The Lazarus Experiment

Posted in Episode by - April 28, 2016
The Lazarus Experiment

Aired 5 May 2007

Holding onto youth and vitality is one of the key cornerstones of modern society, and that notion forms the backbone for ‘The Lazarus Experiment,’ an enjoyable if straightforward monster tale that gets the series back on stronger footing after the relative misfire of the Dalek two-parter.

The straightforward nature may be slightly offputting to some, but ‘The Lazarus Experiment’ certainly manages to channel and evoke the Pertwee era with a modern twist. Here, once more, a scientist on Earth disregards the Doctor’s warnings about messing with forces of nature, a good deal of running around and racing against the clock when the experiment goes wrong then following.

Mark Gatiss plays Professor Richard Lazarus, a genius of advanced age who still holds enough influence to throw a large party to show off his reverse aging machine while boasting about himself. Martha’s sister, Tish, is his public relations assistant, and she’s also the subject of some unwanted attention from Lazarus, which becomes a bit more forward once he uses his machine on himself and seems to forget about his long-time wife.

Of course, in life and especially in Doctor Who, prizes as alluring as immortality come with a cost, and Lazarus soon finds that his DNA has been mutated, several dormant genes from throughout the ages suddenly reawakening and transforming him into a giant scorpion-like creature. Still, instead of wanton villainy, Lazarus simply has an instinct to live and survive, and there are some intriguing discussions about his wartime past and why his desire to live is so incredibly strong. To him, his status and power truly are secondary notions, and that helps to distinguish him from typical villains. This contrasts nicely to the greed of Lazarus’s wife and those who chastise the Doctor for ruining their enjoyment of the party by constantly yelling warnings, but the moral messages throughout are still clear.

One of the most intriguing aspects of this episode is the speech the Doctor gives about how a longer life is not a better life, and Tennant effectively explores some darker aspects of his character while discussing how tiring it is to eventually lose everything he holds dear. In fact, both the Doctor and Martha are on top form here, and Gatiss effectively gives a nuanced performance in a role that could have so easily been overplayed. Tennant and Agyeman have had great chemistry from the start, and ‘The Lazarus Experiment’ writes them more as colleagues instead of in the almost standoffish relationship that the Doctor has created for them in earlier episodes as he copes with the loss of Rose. Martha gets to show some true initiative and intelligence here as well, getting the DNA sample from Lazarus that proves so vital to the resolution.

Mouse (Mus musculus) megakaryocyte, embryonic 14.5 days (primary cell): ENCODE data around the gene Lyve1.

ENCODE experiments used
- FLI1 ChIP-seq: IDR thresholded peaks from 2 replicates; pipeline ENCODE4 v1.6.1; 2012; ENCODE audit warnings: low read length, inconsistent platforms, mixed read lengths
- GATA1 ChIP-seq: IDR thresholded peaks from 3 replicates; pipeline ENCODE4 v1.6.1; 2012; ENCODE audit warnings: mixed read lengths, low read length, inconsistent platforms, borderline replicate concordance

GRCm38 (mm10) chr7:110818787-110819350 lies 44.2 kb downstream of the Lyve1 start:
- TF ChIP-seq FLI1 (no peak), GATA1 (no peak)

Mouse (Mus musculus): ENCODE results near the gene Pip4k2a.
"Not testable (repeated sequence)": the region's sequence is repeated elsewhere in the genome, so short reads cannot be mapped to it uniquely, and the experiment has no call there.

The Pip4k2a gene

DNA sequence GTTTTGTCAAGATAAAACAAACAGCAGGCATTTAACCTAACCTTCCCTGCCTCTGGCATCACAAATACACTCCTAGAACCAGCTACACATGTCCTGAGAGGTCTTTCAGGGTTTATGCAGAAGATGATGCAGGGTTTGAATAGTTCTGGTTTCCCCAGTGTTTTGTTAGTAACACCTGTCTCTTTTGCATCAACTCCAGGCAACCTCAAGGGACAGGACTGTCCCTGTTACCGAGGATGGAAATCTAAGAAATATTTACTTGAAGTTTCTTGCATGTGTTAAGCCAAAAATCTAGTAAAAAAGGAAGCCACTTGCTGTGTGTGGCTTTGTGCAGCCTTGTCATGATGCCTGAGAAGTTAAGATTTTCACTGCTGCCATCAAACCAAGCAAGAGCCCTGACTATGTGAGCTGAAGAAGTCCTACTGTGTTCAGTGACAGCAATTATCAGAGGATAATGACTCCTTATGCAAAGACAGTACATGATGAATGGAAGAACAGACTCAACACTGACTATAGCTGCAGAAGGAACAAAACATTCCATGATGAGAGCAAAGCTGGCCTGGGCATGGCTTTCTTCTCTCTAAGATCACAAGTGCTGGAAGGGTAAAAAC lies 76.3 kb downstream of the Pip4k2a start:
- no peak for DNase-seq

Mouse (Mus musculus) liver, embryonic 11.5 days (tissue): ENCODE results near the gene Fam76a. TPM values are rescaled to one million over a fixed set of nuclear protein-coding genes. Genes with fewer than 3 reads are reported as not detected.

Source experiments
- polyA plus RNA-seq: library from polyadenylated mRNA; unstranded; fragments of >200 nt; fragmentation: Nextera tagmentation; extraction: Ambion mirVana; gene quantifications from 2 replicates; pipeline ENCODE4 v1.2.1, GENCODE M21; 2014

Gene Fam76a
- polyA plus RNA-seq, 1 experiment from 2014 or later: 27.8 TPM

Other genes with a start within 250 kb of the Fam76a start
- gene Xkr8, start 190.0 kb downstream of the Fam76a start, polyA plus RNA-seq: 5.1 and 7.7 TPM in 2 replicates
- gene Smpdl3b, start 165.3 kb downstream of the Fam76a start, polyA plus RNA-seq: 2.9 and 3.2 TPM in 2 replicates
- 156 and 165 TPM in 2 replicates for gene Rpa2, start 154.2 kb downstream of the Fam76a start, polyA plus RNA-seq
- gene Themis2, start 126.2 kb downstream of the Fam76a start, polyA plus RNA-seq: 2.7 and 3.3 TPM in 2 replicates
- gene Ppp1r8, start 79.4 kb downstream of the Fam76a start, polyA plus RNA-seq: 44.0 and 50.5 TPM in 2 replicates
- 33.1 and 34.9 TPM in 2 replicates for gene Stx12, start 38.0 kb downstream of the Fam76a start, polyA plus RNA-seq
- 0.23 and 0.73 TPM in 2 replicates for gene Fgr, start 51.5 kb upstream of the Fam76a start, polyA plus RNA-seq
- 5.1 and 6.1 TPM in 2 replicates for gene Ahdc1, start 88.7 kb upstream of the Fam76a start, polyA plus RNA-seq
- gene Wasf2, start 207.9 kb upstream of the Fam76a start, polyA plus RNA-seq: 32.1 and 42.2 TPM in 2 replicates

Unfortunately, Martha’s mother still comes off as too churlish to be believable, constantly talking poorly about Martha and giving scowling looks as she mistrusts the Doctor. Francine’s actions unfortunately portray no sense of family and love, and her willingness to believe a stranger about the danger the Doctor poses is very telling of her character.

A few missteps aside, though, ‘The Lazarus Experiment’ offers an effectively traditional story that with a creepy monster blatantly leaving remains behind. The CGI does fail the monster at some points, but the direction of Richard Clark truly heightens the menace and urgency of the situation. The ultimate solution to defeating the monster may seem a bit arbitrary and as if it is coming out of nowhere, but it’s still quite well done and adds to the cathedral setting very well. This may not be number one on the list of favourite episodes, but it certainly one of the ones that most successfully ties back to the classic programme, the Pertwee era especially.

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